ISRI2024 Closing Session

Apr 22, 2024, 16:21 PM
Content author:
Arnulfo Moreno
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“How is everyone feeling this morning?” asked ISRI Convention Chair Stephen Moss to a packed closing session hall. “This marks the final general session of ISRI ever.” Moss’s words embodied the anticipation and energy in the air. With 6,794 attendees – the second consecutive year of setting a new record – ISRI2024 was a great convention to retire the brand with a bang.

ISRI Past President Brian Henesey took to the stage and presented the 2024 Design for Recycling® Award to the REMADE Institute for its programmatic research to support implementation of Design for Recycling® (DFR) principles in manufacturing.

“The REMADE Institute is honored to receive the 2024 Design for Recycling® Award from ISRI, an industry trade organization leader, founding member of the Institute, and a longtime partner of ours,” said REMADE CEO Nabil Nasr. “Together with our members, REMADE is dedicated to accelerating the nation’s transition to the Circular Economy. Nowhere is that more important than right at the beginning in the design phase. Circular design is a vital area of research, and this award recognizes that and raises awareness of the critical role that circular design plays in the race to net zero by 2050.”

The ISRI Young Executive of the Year Award was presented to Zach Mallin. “I am truly honored to receive the award of ISRI’s Young Executive of the Year. This award is unique and is appreciated to the utmost,” said Mallin. “Earning this recognition reinforces my drive and commitment to the industry and my fellow young executives. This experience will continue to motivate me to promote and advocate for our industry and our trade association. Moving forward I wish to drive my fellow young executives to dedicate their time to our cause and to move our professional careers in a positive way to impact our industry. I cannot thank my peers and colleagues enough for this prestigious award, and I look forward to growing our careers within our industry.”

After the awards were presented, former FBI hostage negotiator and bestselling author Chris Voss took to the stage. “I’m in the trust business…people trust me, and I had to learn to do it in unconventional ways,” said Voss. He presented the case of people being addicted to “yes,” especially when trying to lock down a sale. “As soon as someone is trying to get you to say ‘yes,’ you know there is a hook.” Voss argued that it is better to get people to say “no” as that makes people feel safer and gives them the feeling that they have time to think.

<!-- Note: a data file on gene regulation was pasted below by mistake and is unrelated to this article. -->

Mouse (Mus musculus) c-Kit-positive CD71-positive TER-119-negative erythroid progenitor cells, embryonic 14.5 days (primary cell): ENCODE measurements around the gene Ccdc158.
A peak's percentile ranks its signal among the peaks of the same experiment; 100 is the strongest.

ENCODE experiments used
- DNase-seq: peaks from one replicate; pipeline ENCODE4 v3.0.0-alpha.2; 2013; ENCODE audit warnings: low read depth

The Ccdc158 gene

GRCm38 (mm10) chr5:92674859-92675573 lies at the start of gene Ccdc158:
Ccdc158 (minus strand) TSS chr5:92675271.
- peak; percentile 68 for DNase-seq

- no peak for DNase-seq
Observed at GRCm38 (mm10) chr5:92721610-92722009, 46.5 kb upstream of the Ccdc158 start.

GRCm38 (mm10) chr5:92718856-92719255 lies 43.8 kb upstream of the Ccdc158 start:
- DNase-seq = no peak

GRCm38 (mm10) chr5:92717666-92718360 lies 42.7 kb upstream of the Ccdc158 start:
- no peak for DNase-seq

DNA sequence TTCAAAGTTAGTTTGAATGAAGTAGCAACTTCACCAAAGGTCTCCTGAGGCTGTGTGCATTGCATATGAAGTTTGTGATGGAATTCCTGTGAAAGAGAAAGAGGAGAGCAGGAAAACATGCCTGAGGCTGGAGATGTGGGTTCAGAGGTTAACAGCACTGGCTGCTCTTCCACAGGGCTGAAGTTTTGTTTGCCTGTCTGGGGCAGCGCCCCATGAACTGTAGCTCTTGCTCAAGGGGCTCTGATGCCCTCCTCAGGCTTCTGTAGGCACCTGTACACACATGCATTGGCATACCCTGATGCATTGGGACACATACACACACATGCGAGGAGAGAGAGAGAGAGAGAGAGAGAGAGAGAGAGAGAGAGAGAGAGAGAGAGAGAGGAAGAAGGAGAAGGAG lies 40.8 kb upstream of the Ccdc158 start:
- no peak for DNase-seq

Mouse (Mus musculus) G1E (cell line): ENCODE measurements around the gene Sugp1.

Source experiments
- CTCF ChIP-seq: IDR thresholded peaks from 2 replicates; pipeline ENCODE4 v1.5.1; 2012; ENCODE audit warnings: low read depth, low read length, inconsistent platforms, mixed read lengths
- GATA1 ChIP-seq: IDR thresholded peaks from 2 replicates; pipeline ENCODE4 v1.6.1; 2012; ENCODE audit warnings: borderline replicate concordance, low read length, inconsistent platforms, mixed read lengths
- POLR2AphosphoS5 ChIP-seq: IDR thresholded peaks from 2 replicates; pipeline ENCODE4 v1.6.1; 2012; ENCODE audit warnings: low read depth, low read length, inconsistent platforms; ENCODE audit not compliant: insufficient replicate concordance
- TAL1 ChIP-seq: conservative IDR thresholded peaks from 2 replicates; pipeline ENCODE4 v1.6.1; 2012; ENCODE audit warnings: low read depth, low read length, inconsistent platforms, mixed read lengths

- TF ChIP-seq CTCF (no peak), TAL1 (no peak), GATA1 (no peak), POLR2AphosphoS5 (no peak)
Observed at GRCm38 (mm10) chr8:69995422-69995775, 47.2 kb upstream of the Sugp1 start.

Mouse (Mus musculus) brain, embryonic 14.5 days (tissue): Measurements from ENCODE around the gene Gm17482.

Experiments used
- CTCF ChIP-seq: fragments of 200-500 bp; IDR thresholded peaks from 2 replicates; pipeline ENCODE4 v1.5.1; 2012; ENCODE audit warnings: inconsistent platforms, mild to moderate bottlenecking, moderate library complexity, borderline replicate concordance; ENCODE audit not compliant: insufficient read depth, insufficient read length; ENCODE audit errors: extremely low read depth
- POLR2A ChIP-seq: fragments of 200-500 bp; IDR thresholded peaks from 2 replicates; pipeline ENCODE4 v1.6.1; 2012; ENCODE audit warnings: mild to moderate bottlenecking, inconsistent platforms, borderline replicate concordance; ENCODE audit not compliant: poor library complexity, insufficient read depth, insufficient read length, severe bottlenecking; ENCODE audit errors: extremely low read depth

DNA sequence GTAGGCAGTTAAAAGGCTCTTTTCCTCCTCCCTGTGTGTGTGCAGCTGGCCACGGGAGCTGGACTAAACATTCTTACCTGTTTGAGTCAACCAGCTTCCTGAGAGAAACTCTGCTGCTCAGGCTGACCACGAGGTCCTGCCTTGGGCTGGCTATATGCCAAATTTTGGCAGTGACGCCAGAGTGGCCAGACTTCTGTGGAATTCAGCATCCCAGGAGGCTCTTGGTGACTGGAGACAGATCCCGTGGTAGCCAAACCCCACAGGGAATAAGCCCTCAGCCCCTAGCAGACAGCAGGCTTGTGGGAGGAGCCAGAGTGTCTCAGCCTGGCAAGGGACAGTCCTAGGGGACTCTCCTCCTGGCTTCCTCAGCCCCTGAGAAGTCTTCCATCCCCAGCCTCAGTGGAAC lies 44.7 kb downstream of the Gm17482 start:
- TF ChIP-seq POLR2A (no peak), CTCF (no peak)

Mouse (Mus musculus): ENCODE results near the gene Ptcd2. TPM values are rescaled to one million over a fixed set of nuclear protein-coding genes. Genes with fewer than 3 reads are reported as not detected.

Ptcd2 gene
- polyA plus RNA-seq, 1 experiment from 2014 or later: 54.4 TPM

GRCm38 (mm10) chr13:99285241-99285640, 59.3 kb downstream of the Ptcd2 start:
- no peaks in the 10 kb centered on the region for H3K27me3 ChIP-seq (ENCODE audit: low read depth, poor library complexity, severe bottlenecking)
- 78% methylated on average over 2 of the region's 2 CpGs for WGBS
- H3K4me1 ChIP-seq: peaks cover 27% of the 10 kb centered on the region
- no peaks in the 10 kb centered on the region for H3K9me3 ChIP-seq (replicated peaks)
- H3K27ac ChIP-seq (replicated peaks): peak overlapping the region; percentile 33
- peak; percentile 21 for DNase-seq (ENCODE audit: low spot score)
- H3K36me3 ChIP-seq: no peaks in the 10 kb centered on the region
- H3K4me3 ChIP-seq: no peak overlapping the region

In addition to the yes/no paradigm shift, Voss gave examples from his extensive experience as an FBI negotiator, including a kidnapping in Haiti and a complicated case in the Philippines where many doubted his technique. Both were resolved with the victims returning home safely, largely due to empathizing with the kidnappers and using his “no” technique.

After Voss, Michael Maslansky, CEO of maslansky + partners came on stage to make an announcement with a magnitude that hadn’t been seen in the industry since 1987: ISRI’s new name and brand. “The blue bin went from a sign of progress to a sign of a broken system,” Maslansky said as he explained that research for the rebranding started 12 years ago on that same Vegas stage. One of the big takeaways was that messaging at the time was inner-focused, leaving people outside of the recycled materials industry at a loss for all that the industry does. Words like scrap conjured images of junk instead of the valuable and sustainable materials that it truly is. The goal of the rebrand is to tell a story of what matters to outsiders, especially when those outsiders are the ones writing laws and the people living in the communities our facilities are in. The biggest shifts are from industry to impact, inputs to outputs, and process to outcomes. With that Maslansky revealed the new name: The Recycled Materials Association (ReMA) along with a new color palette that highlights the power, innovation and personal impact of recycled materials.

Shortly after, Colin Kelly was introduced as the first chair of ReMA. “Let us embrace the opportunities that lie ahead…reimagining the future for generations to come,” said Kelly. “It’s not just about changing our name; it’s about changing the world.”


“How is everyone feeling this morning?” asked ISRI Convention Chair Stephen Moss to a packed...
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